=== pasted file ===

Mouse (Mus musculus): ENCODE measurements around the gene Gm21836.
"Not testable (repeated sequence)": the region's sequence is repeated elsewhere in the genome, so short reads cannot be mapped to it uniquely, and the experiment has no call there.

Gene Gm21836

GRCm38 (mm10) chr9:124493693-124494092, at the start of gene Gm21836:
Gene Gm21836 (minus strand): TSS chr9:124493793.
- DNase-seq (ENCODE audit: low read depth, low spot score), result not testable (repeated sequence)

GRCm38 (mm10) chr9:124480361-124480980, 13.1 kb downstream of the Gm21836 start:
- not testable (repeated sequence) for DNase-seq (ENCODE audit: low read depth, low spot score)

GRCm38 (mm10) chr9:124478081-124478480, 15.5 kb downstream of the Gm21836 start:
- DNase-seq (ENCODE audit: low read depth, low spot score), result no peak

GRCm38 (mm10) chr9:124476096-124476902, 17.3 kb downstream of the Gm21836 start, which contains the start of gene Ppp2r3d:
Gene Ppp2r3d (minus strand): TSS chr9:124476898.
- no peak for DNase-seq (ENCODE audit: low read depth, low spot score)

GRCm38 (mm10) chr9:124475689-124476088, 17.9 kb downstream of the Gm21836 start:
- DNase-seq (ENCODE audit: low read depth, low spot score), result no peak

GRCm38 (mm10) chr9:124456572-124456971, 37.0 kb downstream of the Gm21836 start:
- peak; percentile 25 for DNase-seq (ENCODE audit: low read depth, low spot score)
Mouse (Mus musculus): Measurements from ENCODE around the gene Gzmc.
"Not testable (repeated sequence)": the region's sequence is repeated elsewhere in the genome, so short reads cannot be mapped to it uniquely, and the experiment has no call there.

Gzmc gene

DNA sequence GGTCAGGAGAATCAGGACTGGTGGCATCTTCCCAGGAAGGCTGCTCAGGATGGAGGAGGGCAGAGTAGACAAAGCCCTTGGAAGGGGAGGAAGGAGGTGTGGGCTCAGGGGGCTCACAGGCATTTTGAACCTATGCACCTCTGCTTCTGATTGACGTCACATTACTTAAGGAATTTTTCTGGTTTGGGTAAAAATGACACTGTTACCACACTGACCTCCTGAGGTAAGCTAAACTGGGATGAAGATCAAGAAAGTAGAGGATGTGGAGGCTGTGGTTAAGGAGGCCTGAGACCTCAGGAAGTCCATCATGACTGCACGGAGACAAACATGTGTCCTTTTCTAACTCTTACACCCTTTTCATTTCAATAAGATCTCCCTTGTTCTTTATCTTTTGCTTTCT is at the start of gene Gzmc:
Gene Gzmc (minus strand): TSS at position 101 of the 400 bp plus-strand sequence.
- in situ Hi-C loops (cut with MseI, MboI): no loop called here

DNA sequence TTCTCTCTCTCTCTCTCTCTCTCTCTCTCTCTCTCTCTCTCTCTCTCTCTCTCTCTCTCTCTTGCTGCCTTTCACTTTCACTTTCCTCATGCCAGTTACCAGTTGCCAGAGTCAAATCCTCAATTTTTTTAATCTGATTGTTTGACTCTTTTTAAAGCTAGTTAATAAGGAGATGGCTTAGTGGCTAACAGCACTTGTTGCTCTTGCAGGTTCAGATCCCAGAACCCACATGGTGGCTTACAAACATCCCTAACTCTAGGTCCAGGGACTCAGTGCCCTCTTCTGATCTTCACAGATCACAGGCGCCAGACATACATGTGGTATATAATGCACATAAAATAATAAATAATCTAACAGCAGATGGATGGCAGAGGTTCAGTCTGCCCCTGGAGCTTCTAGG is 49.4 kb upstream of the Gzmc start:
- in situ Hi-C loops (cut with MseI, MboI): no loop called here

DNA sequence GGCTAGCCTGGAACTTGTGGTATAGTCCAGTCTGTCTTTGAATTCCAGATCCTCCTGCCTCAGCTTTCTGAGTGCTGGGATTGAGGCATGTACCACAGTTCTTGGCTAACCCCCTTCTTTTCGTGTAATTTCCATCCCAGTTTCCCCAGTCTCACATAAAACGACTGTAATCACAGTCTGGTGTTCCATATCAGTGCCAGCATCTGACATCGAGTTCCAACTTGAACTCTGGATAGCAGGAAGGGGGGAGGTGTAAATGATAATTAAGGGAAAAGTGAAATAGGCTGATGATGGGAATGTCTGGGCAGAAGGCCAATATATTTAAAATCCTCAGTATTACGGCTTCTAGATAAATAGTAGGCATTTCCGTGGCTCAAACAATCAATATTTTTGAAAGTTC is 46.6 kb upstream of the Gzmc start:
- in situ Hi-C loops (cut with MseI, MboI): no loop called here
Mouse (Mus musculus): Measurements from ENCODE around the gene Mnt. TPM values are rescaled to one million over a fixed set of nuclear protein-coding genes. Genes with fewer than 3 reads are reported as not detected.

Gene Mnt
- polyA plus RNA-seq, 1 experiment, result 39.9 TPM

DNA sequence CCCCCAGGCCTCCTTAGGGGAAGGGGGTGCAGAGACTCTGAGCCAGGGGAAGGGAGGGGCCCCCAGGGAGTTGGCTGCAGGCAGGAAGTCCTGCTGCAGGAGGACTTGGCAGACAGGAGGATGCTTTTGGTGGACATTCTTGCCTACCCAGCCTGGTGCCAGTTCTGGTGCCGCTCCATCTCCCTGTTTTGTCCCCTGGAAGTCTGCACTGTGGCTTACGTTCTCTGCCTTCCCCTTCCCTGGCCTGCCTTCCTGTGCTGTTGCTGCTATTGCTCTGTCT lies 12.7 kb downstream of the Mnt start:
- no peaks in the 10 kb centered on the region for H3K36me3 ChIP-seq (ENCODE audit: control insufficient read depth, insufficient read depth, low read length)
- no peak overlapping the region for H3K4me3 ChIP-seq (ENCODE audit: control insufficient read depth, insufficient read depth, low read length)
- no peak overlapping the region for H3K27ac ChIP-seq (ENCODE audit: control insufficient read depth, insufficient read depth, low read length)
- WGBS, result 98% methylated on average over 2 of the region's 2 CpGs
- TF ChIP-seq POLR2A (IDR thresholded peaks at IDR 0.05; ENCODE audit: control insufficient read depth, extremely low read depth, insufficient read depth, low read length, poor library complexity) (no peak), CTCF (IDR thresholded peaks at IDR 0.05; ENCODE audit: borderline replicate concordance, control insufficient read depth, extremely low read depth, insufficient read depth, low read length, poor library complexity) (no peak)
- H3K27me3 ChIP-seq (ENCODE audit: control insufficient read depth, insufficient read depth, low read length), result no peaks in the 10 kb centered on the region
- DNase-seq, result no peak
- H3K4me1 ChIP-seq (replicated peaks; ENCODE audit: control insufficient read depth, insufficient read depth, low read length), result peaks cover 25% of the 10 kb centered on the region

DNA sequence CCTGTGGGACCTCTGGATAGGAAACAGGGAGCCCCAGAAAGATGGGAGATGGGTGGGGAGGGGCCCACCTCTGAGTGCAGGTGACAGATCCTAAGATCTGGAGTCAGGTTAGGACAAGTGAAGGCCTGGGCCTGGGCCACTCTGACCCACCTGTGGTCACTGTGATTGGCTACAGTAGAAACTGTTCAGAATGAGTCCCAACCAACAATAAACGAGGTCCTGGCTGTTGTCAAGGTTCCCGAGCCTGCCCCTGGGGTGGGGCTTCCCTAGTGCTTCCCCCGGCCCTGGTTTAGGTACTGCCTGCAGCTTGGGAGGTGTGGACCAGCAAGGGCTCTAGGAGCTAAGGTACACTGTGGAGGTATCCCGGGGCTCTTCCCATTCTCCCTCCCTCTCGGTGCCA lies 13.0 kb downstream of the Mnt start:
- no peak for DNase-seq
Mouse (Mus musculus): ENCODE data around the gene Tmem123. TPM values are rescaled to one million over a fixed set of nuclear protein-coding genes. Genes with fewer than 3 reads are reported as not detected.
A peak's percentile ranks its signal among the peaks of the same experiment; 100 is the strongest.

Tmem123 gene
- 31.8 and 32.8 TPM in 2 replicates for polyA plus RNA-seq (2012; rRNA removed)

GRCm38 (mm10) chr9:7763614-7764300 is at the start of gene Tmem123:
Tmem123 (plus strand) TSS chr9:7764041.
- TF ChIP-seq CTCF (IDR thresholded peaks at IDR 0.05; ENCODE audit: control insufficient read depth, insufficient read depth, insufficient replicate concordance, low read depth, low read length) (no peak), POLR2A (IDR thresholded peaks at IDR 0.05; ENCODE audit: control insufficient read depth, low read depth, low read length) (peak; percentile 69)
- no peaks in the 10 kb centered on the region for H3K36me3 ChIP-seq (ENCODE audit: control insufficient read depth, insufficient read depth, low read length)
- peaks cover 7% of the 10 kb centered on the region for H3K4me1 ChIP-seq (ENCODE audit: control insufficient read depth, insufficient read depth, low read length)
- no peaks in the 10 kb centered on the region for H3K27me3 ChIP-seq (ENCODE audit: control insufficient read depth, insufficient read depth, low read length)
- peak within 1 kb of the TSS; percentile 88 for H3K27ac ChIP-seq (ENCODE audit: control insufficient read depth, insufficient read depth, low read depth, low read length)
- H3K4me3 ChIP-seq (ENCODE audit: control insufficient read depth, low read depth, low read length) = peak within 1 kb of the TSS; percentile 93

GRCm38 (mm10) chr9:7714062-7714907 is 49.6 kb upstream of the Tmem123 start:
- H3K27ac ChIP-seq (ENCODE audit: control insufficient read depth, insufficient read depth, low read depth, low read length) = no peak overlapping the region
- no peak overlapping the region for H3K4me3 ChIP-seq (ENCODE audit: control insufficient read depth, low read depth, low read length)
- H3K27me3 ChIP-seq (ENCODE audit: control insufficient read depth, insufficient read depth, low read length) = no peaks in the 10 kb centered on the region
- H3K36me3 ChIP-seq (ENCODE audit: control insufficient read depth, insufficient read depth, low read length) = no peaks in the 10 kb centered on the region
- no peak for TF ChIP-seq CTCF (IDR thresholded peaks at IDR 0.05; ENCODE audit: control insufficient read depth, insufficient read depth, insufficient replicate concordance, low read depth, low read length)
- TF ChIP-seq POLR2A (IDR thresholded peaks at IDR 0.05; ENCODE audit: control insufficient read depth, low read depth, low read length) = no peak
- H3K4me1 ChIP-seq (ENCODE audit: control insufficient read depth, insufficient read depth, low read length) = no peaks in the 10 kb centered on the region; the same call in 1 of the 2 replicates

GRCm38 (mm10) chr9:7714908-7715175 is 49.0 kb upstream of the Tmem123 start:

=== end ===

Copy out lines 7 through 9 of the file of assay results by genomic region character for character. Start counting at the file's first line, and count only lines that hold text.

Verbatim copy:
GRCm38 (mm10) chr9:124480361-124480980, 13.1 kb downstream of the Gm21836 start:
- not testable (repeated sequence) for DNase-seq (ENCODE audit: low read depth, low spot score)

GRCm38 (mm10) chr9:124478081-124478480, 15.5 kb downstream of the Gm21836 start: